Florence Henderson died last week. Not a shock, exactly, but still a moment to remember where I am in my own timeline. There was a time when the TV shows I watched defined me. If I was at home watching Fantasy Island or Love Boat, something had gone horribly wrong with my Saturday night. These were the late seventies and early eighties so if I were glued to my set watching Doc and Gopher and Mister Roarke, it meant that my social life had hit the equivalent of an iceberg. The thought of slowly sinking into the freezing waters of high school nerd was too frightening. The same could not be said for my fascination with the Brady Bunch. The story of a lovely lady and her three golden haired offspring entering into a blended family situation with man with three boys of his own was must-see TV for me. When I was seven years old, the idea that my parents would go out to dinner and leave us home to fend for our frozen dinners and ourselves didn't bother me as long as I had my spot in front of the tube staked out when the Bradys came on.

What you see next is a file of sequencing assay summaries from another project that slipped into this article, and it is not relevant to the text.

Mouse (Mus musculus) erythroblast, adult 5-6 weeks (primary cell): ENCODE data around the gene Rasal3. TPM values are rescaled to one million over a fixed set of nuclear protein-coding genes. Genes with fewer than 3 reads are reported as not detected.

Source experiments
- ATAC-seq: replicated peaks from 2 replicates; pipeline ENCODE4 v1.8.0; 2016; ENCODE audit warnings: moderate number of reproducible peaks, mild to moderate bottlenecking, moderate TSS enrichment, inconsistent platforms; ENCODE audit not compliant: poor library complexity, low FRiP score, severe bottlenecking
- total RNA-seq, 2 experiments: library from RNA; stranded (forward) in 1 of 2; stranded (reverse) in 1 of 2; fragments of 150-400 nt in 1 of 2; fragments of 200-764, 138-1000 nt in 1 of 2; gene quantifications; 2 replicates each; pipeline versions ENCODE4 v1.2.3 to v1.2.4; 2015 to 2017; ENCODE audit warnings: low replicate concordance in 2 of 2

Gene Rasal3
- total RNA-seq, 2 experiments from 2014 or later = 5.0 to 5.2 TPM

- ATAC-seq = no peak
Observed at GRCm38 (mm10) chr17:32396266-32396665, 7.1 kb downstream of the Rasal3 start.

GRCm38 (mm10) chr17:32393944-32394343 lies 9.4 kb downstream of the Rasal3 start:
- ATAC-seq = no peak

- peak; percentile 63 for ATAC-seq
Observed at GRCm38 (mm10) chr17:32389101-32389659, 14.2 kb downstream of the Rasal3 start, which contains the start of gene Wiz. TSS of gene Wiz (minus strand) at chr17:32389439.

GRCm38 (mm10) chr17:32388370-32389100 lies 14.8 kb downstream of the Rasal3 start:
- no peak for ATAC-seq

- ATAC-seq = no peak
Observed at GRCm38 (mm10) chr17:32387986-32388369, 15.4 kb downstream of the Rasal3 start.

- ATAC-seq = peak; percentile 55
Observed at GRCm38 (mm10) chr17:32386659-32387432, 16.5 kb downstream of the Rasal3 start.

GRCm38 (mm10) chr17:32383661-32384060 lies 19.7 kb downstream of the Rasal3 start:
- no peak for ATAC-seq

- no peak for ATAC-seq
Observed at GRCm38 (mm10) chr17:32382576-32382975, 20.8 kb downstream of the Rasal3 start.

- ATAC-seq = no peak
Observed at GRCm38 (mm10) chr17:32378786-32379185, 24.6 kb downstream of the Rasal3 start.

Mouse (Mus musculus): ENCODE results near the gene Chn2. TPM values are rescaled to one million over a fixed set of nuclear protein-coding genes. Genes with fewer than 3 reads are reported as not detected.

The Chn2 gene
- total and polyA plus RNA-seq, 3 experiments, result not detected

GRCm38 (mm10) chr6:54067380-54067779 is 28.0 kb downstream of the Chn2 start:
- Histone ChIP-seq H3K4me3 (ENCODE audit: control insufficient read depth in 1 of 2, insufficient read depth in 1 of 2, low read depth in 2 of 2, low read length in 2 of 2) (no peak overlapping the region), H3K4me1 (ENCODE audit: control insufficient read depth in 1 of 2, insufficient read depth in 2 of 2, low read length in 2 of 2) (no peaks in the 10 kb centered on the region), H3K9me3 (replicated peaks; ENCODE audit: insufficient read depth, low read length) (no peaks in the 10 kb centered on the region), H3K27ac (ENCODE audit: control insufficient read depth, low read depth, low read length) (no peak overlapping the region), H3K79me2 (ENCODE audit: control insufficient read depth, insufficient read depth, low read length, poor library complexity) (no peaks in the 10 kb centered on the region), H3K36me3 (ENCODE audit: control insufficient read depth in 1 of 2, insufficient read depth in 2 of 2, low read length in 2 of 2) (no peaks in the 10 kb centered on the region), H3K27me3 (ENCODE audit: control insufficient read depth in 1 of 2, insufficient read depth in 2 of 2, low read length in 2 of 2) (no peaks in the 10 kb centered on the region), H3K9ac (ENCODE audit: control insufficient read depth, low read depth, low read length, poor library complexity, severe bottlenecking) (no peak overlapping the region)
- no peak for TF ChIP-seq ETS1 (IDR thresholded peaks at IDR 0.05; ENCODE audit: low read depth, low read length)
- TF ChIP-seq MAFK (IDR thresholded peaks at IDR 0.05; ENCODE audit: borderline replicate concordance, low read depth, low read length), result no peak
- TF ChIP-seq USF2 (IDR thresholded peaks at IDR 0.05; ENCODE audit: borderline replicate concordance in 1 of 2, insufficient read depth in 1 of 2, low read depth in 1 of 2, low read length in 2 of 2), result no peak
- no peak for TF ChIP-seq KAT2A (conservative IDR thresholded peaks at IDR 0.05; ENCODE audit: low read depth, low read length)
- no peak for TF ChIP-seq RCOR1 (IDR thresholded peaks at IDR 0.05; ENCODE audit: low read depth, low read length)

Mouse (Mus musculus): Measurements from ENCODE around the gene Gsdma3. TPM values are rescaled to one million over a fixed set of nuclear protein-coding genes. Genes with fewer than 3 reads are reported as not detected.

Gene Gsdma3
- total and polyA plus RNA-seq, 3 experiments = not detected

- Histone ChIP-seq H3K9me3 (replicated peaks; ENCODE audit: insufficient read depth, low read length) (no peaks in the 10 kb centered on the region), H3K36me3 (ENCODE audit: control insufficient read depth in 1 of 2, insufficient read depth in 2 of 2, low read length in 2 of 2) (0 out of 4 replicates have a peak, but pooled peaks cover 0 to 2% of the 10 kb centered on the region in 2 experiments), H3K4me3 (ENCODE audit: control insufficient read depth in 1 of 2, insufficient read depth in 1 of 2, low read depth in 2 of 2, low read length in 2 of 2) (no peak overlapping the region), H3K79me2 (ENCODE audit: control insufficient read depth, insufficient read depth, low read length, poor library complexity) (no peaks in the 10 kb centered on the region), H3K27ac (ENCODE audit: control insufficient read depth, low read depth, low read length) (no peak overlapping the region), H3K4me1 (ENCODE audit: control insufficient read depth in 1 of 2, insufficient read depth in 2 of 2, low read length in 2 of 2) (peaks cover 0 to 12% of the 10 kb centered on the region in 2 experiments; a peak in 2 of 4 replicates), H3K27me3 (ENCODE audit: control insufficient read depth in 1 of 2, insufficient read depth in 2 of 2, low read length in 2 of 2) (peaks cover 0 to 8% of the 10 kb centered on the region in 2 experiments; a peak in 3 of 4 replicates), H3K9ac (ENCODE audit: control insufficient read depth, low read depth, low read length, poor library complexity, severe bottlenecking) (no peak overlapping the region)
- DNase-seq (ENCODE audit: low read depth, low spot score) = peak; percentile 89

It was comfort food. It was ridiculously wholesome, and the fact that there was no problem so big or so complicated that it couldn't be dealt with in thirty minutes was a huge comfort to me. Even those two-part episodes that took them to exotic locales like Hawaii or the Grand Canyon never gave me too much need for concern. Carol and Mike would have their brood all settled down before the credits rolled.
But what about those moments before they got together? What sort of convenient accident brought these recently single lovebirds into each other's lives? The fact that I cannot recall any of the girls once exclaiming, "You're not my real dad!" makes me wonder now just what kind of nefarious scheme they cooked up to make such a smooth transition. Were the kids in on it? The thought of Bobby and Cindy being complicit in their respective parents' untimely demise is perhaps too much for us all to bear, but I can't help but wonder. In the first episode, Bobby looks longingly at a photo of his departed mom, but by the end of the episode it's a mess of a wedding cake that is the real concern. Sorry about those psychic scars, kids - say, anyone want to have a sack race in the back yard?
Maybe I shouldn't ask for so much from my pop culture past. I know that Opie missed his old housekeeper and wasn't looking forward to having Aunt Bea coming to stay with him and his dad the Sheriff, but what exactly happened to open up that spot in the household? Could this explain why Andy Taylor never carried a gun. Not since...The Accident...
Aloha, Carol Brady. Aloha Florence Henderson. Thanks for stomping so mightily on my TV Terra way back when.